Even with a year to do it, DOE couldn’t make school bus GPS work smoothly

It had a year to get it right, yet the city Department of Education still couldn’t manage to get GPS school-bus tracking working when schools reopened this month.

So far, it’s not the nightmare seen last year, with buses and kids gone missing for hours, leaving parents to fear and fume. But that was why the City Council passed two laws requiring a GPS tracker on every bus.

Problem No. 1: Some drivers had their GPS turned off. Even in the second week of school, the DOE Office of Pupil Transportation couldn’t find some buses.

That issue should’ve been handled, at the latest, in the dry runs every driver was supposed to do the week before school began.

Problem No. 2: The DOE’s hotline was jammed. The first day, as The Post reported, it took hours for parents to get through, and problems continued this week. Argh: Experts can help plan how to meet likely call volume.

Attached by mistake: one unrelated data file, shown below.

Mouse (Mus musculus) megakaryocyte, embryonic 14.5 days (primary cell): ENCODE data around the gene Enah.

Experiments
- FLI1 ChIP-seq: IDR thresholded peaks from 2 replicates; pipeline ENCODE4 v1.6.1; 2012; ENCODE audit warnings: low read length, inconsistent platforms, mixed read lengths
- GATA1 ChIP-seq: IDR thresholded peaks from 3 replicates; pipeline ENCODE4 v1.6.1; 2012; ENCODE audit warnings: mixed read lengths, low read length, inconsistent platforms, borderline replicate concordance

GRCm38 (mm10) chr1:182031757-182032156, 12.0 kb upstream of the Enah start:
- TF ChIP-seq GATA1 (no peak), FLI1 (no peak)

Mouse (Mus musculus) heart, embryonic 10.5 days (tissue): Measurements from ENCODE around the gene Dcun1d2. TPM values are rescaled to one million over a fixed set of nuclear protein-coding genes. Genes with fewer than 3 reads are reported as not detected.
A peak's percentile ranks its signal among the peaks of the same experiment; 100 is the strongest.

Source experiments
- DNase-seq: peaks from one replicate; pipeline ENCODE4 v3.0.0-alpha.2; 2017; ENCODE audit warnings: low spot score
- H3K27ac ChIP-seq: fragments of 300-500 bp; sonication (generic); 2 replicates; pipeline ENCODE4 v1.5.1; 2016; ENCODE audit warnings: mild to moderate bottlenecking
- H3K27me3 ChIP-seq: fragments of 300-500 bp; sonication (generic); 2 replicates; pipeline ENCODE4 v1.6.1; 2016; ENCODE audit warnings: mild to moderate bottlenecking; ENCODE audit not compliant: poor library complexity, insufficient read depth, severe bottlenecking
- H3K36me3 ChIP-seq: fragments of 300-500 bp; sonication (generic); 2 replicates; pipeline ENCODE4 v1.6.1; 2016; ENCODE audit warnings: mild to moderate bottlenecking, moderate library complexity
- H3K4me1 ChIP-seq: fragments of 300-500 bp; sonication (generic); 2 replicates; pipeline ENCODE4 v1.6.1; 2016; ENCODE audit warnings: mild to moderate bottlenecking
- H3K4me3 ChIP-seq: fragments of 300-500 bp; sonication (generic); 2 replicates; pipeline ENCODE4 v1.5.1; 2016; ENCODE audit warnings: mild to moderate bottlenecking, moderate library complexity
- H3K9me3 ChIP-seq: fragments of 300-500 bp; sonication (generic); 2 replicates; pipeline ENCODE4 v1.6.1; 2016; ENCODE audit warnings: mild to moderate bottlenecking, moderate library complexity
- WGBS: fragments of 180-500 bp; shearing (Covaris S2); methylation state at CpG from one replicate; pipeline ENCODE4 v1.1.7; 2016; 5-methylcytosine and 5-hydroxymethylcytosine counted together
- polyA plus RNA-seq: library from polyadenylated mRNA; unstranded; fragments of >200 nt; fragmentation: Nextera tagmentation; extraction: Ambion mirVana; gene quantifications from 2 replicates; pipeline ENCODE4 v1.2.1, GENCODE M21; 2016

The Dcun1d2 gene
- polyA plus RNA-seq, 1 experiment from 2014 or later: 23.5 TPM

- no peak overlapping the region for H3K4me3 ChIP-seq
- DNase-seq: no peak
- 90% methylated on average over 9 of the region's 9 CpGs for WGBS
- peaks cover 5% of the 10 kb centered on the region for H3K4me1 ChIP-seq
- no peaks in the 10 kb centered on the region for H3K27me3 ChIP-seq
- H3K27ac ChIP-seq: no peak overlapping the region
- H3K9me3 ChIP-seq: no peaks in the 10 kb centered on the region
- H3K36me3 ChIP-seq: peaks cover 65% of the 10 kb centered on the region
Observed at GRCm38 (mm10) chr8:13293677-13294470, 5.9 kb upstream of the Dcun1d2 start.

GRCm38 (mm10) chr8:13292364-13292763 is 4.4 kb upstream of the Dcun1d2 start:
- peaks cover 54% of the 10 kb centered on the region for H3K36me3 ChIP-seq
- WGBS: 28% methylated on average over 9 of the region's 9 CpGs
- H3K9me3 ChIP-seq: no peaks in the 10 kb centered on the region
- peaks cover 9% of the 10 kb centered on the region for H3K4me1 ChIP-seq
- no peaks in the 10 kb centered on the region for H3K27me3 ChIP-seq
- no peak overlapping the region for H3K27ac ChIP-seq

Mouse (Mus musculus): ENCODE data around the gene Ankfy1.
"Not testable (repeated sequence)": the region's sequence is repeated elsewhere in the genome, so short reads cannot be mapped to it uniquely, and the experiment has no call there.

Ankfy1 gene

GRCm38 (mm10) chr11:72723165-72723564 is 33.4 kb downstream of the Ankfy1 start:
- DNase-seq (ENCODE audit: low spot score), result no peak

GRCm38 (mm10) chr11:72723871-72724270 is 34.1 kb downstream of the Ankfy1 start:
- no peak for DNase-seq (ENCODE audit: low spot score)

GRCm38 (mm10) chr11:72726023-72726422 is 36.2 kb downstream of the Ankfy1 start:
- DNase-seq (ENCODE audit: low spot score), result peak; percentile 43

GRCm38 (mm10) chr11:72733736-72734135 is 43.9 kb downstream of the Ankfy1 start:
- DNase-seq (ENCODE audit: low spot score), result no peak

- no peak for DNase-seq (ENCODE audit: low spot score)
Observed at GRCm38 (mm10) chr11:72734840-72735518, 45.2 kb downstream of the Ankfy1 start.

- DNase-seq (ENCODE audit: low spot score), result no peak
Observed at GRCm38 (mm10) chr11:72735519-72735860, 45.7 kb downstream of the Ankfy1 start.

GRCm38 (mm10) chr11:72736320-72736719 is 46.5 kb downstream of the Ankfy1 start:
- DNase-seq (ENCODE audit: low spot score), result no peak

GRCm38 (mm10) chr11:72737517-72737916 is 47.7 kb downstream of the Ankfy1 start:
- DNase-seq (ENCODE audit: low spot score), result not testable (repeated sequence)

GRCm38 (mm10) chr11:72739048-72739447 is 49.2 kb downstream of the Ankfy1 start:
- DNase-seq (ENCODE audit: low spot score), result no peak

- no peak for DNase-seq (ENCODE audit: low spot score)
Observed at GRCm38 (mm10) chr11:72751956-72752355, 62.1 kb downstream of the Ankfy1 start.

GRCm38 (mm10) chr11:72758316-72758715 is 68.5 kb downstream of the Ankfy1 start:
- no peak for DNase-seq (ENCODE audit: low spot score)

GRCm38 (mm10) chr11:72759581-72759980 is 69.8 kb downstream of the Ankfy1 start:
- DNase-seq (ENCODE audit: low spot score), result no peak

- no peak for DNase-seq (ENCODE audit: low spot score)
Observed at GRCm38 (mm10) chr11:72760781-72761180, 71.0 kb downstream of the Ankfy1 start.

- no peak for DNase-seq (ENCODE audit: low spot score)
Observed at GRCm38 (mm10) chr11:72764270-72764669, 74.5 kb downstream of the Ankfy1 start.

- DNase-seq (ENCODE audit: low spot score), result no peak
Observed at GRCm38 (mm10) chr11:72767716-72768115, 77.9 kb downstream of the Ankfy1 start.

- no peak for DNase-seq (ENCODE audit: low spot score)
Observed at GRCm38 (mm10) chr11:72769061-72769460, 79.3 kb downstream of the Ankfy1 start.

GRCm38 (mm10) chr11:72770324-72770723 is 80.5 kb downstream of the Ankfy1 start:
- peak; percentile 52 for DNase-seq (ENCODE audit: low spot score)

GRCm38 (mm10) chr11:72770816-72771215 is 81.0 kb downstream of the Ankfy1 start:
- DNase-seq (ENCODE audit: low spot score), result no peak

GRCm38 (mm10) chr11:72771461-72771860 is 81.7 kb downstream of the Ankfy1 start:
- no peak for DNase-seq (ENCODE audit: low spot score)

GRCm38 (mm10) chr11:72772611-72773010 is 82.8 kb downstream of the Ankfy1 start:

One parent told the Daily News that the hotline operator claimed that “GPS tracking was only available on buses traveling to public schools.” The DOE tells us that’s not true, so add “training hotline operators properly” to the didn’t-get-done list.

The Taxi & Limousine Commission tracks tens of thousands of cabs, 24/7. The DOE has no excuse for failing at a smaller task.

Department spokesmen insist everything will get better. But that’s the DOE: As long as it can point to plans for improvement down the line, it figures that failure now is OK.

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